There is a long line of WHL youngsters who have had success in the league as 16-year-olds. In many cases, the transition from midget hockey to junior came easily for these talented prospects.
Take, for example, Jimmy Bubnick, who collected nine goals and 27 points in 64 games last season with the Kamloops Blazers.
The now 17-year-old native of Saskatoon, Saskatchewan has embraced the opportunity to play an increasingly important role in the fortunes of the current edition of the Blazers.
“Well, yeah, the expectations are obviously a bit like night and day this year compared to last,” Bubnick told Hockey’s Future at the Interior Savings Centre in Kamloops. “I feel a lot better this year.
“Last year was pretty rough on a lot of counts, but I feel a lot stronger on the ice, on my feet so far this year. I feel like I’m really ready to win the battles in the corners and take the puck to the net. I’m known more for scoring and my two-way game, but I should be better this year at making sure I do all the little things right.”
Last season was certainly not a lost cause for Bubnick, who was able to parlay his rookie season play into invitations to participate in a pair of Hockey Canada events. Over the holiday season, Bubnick skated for Team West at the annual U17 World Championship held in London, Ontario. And during the past off-season, he accompanied a strong Canadian contingent to Europe where the crew won gold at the U18 Ivan Hlinka Memorial Tournament title.
“It was a great experience to play with the best guys in Canada,” Bubnick said when asked about the experience in Prague, Czech Republic. “Just the opportunity to represent the country like that was an opportunity of a lifetime for me so far.
“I was all over the place there because we had a whole bunch of different line combos. It really did just change from game to game. I enjoyed every minute of it and to bring back a gold medal makes it even more special.”
Bubnick, who was the Blazers’ first round pick and fifth overall at the 2006 WHL Bantam Draft, has certainly felt the impact personally. It’s a boost in confidence, courtesy of the recent international success with his peers at the elite level. He’s also noticed the treatment from his teammates in Kamloops has changed slightly since returning to the Blazers dressing room with a gold medal.
“Confidence is everything, for sure,” Bubnick said. “Coming back from a tournament like that, certainly I had a lot of confidence and especially when we won gold. The guys here, they kind of look up to you a bit when you have that kind of opportunity and that medal. You know, if you keep working hard, it should rub off on all the guys on the team.”
In an interview with WHL.ca, Bubnick agreed the Hockey Canada experience has been a beneficial proposition, in terms of his ongoing development and pursuit of a career in professional hockey.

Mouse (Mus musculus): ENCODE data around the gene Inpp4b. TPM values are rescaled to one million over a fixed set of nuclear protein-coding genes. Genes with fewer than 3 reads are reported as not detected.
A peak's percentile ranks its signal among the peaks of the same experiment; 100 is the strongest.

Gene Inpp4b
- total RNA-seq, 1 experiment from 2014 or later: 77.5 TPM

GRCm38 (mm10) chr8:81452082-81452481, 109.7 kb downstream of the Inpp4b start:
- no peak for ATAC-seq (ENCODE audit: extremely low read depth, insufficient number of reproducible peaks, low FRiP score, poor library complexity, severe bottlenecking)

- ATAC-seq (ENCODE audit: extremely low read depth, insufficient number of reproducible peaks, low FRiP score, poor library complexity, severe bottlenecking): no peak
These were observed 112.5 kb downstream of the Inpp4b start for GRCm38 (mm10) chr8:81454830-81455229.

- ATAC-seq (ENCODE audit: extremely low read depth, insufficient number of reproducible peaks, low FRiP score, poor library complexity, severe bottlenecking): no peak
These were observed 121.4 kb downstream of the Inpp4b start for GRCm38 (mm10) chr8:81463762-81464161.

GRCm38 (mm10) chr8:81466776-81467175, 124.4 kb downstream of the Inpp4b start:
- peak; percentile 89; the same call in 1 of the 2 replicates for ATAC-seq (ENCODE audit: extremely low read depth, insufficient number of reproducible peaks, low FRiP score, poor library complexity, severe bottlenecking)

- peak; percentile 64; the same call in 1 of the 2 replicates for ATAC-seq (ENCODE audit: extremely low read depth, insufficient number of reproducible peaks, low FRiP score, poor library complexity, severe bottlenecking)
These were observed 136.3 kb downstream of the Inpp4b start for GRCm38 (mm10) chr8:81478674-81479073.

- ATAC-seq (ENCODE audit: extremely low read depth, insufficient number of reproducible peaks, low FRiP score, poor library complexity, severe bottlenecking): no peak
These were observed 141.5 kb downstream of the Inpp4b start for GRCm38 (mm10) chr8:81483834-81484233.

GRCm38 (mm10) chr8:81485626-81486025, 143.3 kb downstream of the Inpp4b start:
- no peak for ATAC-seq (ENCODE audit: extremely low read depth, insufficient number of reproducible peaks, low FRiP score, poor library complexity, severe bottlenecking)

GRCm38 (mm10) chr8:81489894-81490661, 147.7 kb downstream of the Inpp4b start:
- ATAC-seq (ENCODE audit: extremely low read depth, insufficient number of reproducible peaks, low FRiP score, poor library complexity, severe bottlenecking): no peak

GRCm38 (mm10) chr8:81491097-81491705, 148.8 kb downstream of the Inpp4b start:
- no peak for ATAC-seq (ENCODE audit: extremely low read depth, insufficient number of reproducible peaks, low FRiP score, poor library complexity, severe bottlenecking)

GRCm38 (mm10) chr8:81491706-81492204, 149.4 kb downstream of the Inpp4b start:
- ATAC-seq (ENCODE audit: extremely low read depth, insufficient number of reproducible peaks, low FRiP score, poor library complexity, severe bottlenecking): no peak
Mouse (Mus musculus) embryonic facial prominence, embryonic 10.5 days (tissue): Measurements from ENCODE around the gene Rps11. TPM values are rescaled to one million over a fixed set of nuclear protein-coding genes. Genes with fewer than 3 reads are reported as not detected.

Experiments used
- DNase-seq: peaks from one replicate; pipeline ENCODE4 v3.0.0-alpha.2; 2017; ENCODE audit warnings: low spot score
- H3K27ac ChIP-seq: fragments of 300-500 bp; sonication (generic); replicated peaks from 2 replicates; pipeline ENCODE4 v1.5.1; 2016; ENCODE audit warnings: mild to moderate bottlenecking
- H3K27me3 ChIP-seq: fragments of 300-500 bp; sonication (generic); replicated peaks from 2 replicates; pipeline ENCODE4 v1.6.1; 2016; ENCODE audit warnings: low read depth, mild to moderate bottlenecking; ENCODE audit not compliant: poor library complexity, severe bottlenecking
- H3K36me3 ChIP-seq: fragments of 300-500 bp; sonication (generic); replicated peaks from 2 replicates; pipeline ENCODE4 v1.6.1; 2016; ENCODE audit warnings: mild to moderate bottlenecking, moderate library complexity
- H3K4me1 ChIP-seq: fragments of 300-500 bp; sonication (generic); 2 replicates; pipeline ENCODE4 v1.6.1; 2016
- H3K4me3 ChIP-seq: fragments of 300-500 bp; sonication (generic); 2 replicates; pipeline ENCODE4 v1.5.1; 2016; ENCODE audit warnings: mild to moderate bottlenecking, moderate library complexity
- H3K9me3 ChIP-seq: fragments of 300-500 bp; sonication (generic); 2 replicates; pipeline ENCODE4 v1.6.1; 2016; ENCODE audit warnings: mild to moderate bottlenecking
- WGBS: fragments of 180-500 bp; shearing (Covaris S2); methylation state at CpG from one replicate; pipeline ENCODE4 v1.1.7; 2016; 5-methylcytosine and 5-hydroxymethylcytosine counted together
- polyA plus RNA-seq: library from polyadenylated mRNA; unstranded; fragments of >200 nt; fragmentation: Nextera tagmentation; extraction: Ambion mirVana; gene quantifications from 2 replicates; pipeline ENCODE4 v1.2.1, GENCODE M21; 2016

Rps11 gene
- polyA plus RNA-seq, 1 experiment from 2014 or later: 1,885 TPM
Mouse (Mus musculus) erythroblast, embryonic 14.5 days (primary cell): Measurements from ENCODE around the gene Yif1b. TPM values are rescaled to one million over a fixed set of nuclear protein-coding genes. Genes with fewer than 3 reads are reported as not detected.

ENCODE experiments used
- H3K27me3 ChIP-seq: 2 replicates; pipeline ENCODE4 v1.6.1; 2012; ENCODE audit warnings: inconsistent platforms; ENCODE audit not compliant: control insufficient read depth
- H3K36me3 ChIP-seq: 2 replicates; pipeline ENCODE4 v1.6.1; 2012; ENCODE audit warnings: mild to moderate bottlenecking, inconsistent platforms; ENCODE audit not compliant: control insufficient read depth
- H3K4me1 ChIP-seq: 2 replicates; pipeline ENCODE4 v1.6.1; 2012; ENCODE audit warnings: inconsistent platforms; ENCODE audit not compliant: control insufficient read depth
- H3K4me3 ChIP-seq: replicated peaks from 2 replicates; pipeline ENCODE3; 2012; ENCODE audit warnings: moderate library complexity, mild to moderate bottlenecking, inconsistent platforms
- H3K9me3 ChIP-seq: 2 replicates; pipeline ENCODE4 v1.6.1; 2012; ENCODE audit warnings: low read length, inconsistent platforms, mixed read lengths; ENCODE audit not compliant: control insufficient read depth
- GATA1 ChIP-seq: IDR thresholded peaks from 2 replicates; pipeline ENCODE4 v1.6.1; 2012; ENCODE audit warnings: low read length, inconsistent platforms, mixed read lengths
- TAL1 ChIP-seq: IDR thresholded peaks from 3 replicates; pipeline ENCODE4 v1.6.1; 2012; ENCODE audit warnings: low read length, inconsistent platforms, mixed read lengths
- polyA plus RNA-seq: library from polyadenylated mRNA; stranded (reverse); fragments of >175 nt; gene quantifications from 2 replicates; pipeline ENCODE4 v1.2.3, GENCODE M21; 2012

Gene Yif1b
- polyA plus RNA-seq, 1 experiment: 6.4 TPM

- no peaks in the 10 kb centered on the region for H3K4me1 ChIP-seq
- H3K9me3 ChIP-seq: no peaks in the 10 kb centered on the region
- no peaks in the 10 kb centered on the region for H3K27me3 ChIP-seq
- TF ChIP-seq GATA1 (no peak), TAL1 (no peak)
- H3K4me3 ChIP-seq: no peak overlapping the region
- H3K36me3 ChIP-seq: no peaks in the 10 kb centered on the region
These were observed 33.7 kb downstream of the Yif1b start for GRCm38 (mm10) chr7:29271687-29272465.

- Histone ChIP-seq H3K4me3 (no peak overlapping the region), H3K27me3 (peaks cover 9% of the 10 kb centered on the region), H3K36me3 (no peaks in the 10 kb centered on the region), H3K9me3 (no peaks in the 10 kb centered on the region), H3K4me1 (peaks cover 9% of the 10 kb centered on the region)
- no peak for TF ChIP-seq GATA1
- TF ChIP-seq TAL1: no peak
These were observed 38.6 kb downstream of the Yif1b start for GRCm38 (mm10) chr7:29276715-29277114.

“It was a great experience and I have so many good memories to take home. Being a part of Hockey Canada’s program was so good, and playing with the talent on that team really kick-started my confidence. Going overseas was a fun experience as well, and I hope to have other opportunities again, and continue using that experience to help me this season.”
Last season was, to say the least, tumultuous in Kamloops. The Blazers were sold to a group that includes NHL veterans Jarome Iginla, Shane Doan, Mark Recchi and Daryl Sydor, who are all former Blazers. An interim coaching staff was brought in about a third of the way through the season and the disarray had a cumulative effect on the team’s play. As far as the current crew in Kamloops goes, a few members of the team endured a season-ending slate of 18 losses in the last 19 games. That dubious final month of the season included a four-game sweep of the Blazers in the first round of the playoffs at the hands of the Tri City Americans.
During the off-season, a new hockey management regime arrived in Kamloops, including general manager Craig Bonner. Bonner has memorable ties to Kamloops, in form of a Memorial Cup championship as the team’s captain during his playing days. In July, Bonner hired head coach Barry Smith, who worked with the Vancouver Canucks last season. Former NHLers Scott Ferguson, Geoff Smith and Steve Passmore were also added to the coaching staff. The group is deep in WHL experience
“I think the main thing that comes along with a new coaching staff is stability,” Bubnick said, whose older brothers Jon and Michael boast WHL experience as players. “Any time you’re coming into a second season like I am, you want stability. And you want to win hockey games. I think all the guys here are focused now on this season and I just think we’re going to be very good here.”
Through 13 games this season, Bubnick leads the Blazers in scoring with nine goals and five assists. He expects to be a top producer and is aware the NHL scouts are watching. However, in typically focused fashion, he deflects the notion that the 2009 Entry Draft is weighing heavily on his mind.
“Obviously I can’t dwell upon that,” Bubnick said. “I just have to do what I can here to control the things that I can control. Off the ice, whatever happens, happens.”